Last Sunday evening, Hillary, Bodie and I drove to a shopping area near us called Slipway. The sun was setting and we weren't sure if anything would be open, but we had promised Bodie a smoothie, so were aiming for the juice bar there. We arrived and saw it brimming with people in a way we'd never seen.
Dar has been a central trading hub for the Middle East, Europe and Asia for hundreds of years, and the Slipway that evening seemed to reflect this tradition. On Sunday evenings, they hold a regular mini-fair, complete with popcorn, cotton candy, and face painting. A dozen Arab men clustered at small tiled tables smoking shisha from hookahs; women clad head to toe in black burkas chased children around the playground; Tanzania women, wrapped in bright oranges, reds and yellows also chased children. Myriad families strolled around the playground overlooking the ocean, appearing to represent all parts of the world with palettes of clothes ranging from colorful African garb to sleeveless Europeans to a range of monochromatic Muslim outfits, weaving a multicolored tapestry. We overheard children yelling in a dozen languages -- Swahili, Arabic, Hindi, French, English, and many we couldn't identify -- as parents waited in line for bright pink clouds of cotton candy.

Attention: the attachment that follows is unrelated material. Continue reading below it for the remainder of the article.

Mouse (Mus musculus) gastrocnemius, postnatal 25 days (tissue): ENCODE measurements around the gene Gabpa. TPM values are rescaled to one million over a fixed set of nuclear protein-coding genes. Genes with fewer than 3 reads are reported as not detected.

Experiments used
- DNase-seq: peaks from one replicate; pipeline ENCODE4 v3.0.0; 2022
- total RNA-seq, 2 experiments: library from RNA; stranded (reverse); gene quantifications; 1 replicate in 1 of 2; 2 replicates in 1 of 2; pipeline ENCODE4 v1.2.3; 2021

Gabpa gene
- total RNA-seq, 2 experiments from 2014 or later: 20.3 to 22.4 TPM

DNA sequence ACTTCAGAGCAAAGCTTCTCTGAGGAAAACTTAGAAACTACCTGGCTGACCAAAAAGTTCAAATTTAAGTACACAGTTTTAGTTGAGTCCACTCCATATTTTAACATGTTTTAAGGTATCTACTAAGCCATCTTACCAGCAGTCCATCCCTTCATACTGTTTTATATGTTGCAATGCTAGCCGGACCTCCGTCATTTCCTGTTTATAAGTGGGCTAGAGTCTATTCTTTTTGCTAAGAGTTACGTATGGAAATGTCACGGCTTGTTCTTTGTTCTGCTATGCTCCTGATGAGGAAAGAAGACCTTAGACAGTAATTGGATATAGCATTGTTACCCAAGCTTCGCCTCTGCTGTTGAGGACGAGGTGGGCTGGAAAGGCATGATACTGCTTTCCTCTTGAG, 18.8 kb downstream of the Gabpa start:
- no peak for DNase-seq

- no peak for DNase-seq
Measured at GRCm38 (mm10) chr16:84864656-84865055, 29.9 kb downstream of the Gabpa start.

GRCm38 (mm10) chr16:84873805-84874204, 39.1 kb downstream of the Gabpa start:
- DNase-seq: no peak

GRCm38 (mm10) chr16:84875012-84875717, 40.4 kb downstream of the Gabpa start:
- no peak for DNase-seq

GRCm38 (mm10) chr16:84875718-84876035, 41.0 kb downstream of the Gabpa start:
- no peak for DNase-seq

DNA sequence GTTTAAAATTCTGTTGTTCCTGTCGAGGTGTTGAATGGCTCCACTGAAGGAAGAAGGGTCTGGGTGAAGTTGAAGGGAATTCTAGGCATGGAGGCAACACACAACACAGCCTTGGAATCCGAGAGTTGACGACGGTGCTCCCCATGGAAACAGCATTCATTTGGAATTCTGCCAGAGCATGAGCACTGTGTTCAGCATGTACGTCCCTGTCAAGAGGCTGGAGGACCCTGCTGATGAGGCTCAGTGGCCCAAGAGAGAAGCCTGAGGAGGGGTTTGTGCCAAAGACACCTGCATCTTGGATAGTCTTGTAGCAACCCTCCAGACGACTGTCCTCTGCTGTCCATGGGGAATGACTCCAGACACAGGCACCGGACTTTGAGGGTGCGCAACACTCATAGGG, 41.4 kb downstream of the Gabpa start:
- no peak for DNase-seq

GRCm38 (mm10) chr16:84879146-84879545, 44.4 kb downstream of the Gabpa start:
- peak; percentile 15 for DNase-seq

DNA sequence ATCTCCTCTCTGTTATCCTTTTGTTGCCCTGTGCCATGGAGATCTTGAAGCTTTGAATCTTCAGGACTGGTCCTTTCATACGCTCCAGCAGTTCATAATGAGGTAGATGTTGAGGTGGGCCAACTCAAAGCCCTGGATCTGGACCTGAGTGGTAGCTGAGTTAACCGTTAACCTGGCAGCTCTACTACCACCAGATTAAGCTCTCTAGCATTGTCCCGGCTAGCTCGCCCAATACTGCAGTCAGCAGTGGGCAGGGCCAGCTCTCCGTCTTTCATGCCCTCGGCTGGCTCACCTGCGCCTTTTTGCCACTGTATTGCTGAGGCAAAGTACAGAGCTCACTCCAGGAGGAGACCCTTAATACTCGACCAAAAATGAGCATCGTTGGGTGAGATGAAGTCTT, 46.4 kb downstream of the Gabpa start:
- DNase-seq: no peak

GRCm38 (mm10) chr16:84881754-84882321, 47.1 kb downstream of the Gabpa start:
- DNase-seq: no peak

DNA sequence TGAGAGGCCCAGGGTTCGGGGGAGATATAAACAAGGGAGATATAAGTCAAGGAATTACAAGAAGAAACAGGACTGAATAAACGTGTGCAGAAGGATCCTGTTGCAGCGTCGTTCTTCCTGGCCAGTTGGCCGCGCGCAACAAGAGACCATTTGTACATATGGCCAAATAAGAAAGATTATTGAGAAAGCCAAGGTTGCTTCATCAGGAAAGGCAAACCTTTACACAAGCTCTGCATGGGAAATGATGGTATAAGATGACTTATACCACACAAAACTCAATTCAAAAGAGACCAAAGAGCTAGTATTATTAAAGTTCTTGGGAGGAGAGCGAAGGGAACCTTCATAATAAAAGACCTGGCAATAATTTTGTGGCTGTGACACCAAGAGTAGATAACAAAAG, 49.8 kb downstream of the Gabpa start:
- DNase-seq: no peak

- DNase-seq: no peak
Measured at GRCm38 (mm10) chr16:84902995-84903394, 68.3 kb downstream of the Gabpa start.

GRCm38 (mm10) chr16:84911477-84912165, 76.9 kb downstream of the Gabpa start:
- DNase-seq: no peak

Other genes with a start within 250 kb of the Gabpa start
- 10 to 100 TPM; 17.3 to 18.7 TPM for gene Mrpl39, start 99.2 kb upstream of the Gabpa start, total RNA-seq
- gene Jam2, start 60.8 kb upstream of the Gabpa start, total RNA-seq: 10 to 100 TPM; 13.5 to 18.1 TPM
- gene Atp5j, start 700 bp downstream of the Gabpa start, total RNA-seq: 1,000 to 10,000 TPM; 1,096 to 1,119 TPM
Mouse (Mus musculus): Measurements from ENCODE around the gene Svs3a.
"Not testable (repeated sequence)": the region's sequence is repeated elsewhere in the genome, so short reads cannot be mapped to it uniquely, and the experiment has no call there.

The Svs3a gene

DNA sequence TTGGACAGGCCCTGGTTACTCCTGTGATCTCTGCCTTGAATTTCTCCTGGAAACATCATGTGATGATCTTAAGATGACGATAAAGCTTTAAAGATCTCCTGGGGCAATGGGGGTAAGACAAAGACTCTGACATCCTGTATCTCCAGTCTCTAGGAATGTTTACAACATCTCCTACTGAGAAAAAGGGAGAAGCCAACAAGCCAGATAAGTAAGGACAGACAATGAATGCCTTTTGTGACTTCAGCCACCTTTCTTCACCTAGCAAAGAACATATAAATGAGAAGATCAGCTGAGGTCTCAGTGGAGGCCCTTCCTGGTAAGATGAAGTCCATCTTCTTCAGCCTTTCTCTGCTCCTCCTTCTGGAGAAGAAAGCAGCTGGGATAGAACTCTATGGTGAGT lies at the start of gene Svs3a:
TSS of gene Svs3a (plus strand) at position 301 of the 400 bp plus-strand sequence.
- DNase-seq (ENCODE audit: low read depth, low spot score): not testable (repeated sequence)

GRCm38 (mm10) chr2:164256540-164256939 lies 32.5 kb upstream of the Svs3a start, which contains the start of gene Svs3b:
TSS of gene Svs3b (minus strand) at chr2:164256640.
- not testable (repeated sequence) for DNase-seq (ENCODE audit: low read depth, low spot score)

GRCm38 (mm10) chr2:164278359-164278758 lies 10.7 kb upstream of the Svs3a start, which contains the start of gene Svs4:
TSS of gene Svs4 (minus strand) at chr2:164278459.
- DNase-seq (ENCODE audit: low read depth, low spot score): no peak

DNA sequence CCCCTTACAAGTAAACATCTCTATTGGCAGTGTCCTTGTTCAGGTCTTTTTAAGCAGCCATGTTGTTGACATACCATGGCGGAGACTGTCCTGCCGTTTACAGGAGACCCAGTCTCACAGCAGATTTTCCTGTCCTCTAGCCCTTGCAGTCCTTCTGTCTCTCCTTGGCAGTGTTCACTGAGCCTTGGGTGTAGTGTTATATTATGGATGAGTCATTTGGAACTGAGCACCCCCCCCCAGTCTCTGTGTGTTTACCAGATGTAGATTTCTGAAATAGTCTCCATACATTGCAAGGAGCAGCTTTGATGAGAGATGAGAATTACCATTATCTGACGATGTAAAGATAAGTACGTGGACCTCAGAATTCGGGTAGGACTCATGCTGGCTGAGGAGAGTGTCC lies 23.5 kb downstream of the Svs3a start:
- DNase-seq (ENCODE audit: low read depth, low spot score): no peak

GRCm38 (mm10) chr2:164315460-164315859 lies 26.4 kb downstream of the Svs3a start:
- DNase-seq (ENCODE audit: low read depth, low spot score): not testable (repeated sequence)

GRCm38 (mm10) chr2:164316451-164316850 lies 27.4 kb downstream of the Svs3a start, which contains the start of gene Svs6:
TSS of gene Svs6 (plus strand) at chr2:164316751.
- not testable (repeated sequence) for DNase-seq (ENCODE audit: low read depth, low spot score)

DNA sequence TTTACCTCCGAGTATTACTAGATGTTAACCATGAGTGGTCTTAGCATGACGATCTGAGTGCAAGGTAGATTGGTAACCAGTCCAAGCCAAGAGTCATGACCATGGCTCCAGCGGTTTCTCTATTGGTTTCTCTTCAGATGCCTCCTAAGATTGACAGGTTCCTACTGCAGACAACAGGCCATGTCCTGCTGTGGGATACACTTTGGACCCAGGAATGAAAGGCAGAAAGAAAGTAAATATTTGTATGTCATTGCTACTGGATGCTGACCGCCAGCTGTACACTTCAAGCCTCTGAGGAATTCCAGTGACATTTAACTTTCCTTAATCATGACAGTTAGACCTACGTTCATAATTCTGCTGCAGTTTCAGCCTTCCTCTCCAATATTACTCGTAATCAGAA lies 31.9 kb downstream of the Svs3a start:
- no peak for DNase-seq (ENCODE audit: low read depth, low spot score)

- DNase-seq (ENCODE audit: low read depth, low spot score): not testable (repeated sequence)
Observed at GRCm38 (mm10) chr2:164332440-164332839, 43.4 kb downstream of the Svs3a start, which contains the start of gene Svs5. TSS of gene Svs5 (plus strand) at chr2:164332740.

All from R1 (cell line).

Bodie coveted (a kinder description than "threw a tantrum") a toy ride-on truck he spied. As we tried to pull him away, a bearded man smoking from a hookah, breathed out a plume of smoke and waved him over to take the truck. His boy had already dashed elsewhere.
It felt like this cacophony of languages and swirl of colors could equally have been happening hundreds of years ago. Bodie got his smoothie and got to play with the truck. Hillary and I keep talking about how this experience will affect him. For him, jostling for space on a jungle gym with a view of the Indian Ocean and the passing dhows, surrounded by Arabs, Indians, Masaai, and Europeans, will be his version of a normal childhood.